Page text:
Keywords: Fundamental Marxian Theorem, labor theory of value, marginalist principle, constant return to labor, machine-based production system
    JEL: B13 B14 B24
  4. By: Gauti Eggertsson (Brown University); Jacob Robbins (Brown University)
    Abstract: The macroeconomic data of the last thirty years has overturned at least two of Kaldor's famous stylized growth facts: constant interest rates, and a constant labor share. At the same time, the research of Piketty and others has introduced several new and surprising facts: an increase in the financial wealth-to-output ratio in the US, an increase in measured Tobin's Q, and a divergence between the marginal and the average return on capital. In this paper, we argue that these trends can be explained by an increase in market power and pure profits in the US economy, i.e., the emergence of a non-zero-rent economy, along with forces that have led to a persistent long term decline in real interest rates. We make three parsimonious modifications to the standard neoclassical model to explain these trends. Using recent estimates of the increase in markups and the decrease in real interest rates, we show that our model can quantitatively match these new macroeconomic facts.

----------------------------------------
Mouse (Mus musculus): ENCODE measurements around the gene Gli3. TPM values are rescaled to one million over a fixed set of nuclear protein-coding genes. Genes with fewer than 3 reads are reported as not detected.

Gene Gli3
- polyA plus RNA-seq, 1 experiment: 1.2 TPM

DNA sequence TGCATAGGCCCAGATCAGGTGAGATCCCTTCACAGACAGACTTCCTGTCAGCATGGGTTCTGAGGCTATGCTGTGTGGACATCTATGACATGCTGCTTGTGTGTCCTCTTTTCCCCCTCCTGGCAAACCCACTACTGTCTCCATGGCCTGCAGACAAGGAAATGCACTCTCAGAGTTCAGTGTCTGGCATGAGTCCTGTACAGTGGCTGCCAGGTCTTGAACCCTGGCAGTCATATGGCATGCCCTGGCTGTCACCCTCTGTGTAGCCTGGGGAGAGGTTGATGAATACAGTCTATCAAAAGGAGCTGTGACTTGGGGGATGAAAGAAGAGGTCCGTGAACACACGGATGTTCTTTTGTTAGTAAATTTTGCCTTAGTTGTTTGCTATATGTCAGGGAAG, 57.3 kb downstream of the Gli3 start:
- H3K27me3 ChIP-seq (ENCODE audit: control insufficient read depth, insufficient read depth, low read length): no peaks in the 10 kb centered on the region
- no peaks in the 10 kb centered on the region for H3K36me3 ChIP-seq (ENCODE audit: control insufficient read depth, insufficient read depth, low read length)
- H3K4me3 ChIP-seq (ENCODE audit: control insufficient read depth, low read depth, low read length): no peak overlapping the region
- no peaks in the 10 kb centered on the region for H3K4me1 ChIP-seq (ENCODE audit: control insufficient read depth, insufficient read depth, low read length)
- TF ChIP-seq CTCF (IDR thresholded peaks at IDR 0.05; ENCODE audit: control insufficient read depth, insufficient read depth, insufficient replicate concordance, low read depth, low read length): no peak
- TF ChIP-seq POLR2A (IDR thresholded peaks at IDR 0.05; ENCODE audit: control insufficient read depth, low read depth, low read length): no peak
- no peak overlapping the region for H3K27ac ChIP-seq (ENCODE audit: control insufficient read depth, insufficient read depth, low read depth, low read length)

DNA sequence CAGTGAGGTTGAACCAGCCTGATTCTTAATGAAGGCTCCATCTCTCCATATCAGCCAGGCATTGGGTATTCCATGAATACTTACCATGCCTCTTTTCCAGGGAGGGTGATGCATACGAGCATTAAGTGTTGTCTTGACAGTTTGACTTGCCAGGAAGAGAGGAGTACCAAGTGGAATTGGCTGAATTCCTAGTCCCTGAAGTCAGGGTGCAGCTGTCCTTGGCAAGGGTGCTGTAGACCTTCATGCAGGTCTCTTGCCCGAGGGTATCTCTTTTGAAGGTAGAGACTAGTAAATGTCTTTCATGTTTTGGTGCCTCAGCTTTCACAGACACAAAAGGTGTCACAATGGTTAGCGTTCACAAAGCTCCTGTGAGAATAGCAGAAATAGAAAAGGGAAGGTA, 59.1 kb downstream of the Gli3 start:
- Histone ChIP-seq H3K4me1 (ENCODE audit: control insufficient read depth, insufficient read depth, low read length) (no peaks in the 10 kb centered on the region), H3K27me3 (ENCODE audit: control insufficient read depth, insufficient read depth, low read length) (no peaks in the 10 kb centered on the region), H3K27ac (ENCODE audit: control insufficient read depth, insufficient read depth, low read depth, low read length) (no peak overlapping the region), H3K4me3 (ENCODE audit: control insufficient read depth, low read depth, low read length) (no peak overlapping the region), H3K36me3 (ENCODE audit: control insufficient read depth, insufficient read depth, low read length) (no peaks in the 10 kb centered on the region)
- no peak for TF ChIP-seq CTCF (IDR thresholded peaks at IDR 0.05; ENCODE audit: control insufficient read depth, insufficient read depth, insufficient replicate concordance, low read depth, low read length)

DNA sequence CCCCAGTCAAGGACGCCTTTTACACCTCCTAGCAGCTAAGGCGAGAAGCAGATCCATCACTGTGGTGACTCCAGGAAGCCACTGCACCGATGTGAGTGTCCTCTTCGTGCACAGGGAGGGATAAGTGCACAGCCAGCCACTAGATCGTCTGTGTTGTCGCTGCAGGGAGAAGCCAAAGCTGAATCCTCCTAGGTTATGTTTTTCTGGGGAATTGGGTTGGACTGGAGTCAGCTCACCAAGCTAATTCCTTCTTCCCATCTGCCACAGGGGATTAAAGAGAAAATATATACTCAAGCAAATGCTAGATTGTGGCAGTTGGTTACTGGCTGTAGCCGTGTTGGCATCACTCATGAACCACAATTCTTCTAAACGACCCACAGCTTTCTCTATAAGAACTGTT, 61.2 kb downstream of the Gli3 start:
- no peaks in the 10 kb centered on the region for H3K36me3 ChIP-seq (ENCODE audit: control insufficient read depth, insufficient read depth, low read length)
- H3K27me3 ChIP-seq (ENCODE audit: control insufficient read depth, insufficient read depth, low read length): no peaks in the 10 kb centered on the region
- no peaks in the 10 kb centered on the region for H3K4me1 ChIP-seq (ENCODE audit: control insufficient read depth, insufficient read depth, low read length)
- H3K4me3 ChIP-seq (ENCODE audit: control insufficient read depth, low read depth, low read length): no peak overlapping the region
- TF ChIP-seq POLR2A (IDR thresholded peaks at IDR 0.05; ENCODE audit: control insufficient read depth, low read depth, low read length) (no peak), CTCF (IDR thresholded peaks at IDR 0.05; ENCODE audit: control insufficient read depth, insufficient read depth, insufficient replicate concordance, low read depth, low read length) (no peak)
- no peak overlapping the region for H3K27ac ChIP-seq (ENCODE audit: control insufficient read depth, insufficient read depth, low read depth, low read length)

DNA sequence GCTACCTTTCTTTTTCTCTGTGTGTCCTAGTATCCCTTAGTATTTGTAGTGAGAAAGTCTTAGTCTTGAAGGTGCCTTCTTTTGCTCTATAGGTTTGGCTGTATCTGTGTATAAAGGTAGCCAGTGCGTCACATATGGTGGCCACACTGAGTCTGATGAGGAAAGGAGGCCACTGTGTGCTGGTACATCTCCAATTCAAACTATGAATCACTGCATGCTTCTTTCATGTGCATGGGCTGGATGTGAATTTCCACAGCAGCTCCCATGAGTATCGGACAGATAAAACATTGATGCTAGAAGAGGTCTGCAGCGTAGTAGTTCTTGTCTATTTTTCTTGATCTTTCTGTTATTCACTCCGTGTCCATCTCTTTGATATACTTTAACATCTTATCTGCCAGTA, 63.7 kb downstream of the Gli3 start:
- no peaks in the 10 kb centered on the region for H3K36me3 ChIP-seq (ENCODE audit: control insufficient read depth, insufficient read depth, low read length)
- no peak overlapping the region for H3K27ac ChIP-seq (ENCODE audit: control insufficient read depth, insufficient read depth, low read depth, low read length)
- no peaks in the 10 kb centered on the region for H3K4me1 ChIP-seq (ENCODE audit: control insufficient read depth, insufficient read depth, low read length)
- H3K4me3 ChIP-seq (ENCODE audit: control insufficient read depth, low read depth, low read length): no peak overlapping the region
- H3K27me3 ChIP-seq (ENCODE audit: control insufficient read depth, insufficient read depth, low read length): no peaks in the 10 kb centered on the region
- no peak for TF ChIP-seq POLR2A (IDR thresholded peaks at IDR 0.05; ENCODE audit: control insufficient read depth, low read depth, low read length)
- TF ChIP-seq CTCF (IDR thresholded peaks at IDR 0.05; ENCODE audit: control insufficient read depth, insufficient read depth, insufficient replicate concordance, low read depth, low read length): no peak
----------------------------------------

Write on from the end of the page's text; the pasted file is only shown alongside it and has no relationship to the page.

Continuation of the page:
Date: 2018
  5. By: Lidia Smitkova (University of Cambridge)
    Abstract: This paper develops a novel framework to assess the contribution of openness and trade to structural change. I develop an identity-based decomposition to study the evolution of the share of manufacturing value added at country level, and apply it to a sample of 20 large manufacturing exporters relying on sectoral data from the World Input-Output Database for the years 1995-2007. The analysis features two new mechanisms of structural change, arising from changes in sectoral competitiveness in international markets, and changes in the size of the foreign market. The average contribution of these channels to structural change is 33 and 34 percent, respectively. This suggests that, by omitting trade, closed economy analyses may be severely limited. To investigate the driving forces underlying structural change, I rely on a quantitative model building on Eaton and Kortum (2002) and simulate the effects of shocks to trade costs and trade deficits on the manufacturing value added shares of China, Germany, the United Kingdom and the United States. I find that shocks to trade costs and trade imbalances play a key role as drivers of structural change. They explain most of the change in the manufacturing value added shares in China and the United States. They contribute significantly, alongside shocks to sectoral productivity levels, in Germany and the United Kingdom.
    Date: 2018
  6. By: Giovanni Dosi; Marco Faillo; Luigi Marengo